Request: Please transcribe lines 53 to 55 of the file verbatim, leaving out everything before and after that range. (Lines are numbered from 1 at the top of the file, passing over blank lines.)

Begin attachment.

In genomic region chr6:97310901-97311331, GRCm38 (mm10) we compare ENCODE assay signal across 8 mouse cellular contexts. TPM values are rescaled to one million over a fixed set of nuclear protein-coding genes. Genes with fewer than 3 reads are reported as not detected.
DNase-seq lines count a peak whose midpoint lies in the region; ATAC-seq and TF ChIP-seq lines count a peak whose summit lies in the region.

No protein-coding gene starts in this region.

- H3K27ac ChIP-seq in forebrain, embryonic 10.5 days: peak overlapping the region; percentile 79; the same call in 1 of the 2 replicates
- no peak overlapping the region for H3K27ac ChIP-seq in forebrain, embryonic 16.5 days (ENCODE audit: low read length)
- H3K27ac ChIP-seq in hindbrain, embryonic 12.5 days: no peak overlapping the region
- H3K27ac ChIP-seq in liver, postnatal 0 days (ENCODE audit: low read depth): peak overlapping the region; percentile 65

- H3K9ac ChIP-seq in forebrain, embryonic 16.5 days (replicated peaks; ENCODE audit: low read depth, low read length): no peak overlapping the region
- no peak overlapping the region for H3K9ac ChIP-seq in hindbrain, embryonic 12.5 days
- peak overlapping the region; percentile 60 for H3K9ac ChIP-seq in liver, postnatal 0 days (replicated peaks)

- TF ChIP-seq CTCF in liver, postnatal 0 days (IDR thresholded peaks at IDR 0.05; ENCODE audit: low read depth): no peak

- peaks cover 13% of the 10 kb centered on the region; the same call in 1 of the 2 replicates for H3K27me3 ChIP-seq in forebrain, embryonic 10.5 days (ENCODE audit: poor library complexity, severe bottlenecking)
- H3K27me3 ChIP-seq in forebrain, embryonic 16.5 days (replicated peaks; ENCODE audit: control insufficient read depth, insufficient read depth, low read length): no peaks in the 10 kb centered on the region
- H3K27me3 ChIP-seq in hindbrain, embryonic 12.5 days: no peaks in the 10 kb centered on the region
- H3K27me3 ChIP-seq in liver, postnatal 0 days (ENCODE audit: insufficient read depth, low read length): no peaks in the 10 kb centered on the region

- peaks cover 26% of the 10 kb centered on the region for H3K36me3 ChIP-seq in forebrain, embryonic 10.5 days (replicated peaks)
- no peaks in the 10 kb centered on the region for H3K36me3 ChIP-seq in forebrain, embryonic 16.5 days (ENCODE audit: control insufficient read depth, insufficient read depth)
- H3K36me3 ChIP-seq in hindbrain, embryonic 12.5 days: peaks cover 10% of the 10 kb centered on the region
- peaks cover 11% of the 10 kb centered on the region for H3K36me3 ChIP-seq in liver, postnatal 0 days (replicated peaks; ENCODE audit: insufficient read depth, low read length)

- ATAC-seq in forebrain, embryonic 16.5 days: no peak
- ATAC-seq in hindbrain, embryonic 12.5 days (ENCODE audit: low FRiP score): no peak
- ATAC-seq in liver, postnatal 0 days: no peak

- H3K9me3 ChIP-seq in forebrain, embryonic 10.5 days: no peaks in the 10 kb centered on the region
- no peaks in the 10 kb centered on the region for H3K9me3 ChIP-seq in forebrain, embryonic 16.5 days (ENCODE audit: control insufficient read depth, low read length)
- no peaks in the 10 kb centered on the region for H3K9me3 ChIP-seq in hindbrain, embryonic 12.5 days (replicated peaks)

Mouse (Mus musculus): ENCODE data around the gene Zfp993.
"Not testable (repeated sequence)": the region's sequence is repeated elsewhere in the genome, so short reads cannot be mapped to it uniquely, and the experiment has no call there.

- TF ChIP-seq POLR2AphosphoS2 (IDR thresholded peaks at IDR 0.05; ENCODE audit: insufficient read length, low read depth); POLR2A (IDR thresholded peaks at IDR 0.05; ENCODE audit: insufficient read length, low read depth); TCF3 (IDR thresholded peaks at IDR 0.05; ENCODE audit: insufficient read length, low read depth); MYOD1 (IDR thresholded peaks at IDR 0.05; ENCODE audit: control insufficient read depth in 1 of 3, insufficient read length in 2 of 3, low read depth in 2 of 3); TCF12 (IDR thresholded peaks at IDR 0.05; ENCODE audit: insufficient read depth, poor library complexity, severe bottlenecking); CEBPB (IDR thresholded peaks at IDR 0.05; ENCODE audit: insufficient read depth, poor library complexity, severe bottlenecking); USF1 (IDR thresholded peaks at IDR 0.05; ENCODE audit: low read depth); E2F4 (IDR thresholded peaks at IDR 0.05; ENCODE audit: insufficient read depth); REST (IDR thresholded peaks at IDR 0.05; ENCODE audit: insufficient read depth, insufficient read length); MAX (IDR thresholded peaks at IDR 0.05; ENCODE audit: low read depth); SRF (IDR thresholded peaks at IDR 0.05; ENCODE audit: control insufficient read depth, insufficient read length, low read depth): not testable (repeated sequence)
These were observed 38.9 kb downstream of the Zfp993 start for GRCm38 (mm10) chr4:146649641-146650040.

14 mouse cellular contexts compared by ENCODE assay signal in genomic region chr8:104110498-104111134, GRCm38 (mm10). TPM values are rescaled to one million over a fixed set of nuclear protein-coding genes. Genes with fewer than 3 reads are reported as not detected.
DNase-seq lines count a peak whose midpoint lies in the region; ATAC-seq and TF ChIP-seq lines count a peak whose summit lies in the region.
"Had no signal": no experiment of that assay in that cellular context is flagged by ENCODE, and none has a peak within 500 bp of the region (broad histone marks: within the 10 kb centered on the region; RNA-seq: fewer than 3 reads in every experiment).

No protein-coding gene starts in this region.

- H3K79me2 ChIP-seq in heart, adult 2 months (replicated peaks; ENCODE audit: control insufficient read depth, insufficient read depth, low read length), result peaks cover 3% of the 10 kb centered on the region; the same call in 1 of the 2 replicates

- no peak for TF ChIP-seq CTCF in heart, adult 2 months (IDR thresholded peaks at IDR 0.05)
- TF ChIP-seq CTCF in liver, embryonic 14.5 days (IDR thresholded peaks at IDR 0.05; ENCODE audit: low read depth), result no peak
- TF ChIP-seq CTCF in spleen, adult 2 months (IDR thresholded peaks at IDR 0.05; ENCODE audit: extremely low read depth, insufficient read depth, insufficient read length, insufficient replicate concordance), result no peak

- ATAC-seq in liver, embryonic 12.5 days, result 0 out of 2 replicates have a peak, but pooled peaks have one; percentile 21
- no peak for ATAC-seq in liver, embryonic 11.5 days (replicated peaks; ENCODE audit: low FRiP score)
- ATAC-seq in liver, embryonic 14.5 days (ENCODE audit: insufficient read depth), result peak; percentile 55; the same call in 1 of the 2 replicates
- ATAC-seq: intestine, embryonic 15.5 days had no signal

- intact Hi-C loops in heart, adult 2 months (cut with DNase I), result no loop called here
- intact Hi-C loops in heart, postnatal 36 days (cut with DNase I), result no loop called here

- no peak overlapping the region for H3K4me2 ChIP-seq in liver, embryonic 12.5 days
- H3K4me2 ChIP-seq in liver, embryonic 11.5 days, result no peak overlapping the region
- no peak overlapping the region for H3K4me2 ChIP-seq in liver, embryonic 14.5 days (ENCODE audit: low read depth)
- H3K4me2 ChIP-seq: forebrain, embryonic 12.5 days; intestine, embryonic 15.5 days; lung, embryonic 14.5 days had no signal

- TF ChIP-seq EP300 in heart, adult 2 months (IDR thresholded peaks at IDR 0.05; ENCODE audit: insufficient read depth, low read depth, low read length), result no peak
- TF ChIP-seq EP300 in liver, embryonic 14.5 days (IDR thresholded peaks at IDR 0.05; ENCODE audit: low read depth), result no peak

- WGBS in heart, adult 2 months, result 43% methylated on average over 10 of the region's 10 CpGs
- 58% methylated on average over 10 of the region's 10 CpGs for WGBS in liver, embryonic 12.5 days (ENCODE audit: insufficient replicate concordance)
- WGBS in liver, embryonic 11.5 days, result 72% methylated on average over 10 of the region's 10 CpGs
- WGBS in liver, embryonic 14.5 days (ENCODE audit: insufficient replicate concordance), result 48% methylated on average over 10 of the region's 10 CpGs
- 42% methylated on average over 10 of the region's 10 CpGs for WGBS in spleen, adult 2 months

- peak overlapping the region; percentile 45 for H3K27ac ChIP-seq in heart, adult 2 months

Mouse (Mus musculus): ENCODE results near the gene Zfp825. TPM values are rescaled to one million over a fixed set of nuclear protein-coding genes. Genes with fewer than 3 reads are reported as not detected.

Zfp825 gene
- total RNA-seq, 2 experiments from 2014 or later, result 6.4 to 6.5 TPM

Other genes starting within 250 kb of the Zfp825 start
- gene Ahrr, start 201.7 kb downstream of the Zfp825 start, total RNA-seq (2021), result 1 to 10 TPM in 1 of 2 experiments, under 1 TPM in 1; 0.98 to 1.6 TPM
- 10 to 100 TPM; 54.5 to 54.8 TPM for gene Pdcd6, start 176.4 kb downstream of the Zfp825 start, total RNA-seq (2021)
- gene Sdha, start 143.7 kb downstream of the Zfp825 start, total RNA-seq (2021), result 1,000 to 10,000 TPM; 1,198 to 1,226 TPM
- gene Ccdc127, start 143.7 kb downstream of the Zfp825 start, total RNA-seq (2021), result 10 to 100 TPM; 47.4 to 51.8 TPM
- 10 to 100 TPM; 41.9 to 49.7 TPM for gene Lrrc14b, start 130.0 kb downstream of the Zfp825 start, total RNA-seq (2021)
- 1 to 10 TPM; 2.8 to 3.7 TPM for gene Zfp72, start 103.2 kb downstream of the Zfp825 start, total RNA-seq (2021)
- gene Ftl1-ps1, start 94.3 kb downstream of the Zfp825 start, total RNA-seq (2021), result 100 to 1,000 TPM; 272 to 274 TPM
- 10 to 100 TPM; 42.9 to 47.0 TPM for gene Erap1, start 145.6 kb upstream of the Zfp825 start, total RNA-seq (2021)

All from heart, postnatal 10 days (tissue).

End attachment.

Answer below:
- WGBS in liver, embryonic 14.5 days (ENCODE audit: insufficient replicate concordance), result 48% methylated on average over 10 of the region's 10 CpGs
- 42% methylated on average over 10 of the region's 10 CpGs for WGBS in spleen, adult 2 months

- peak overlapping the region; percentile 45 for H3K27ac ChIP-seq in heart, adult 2 months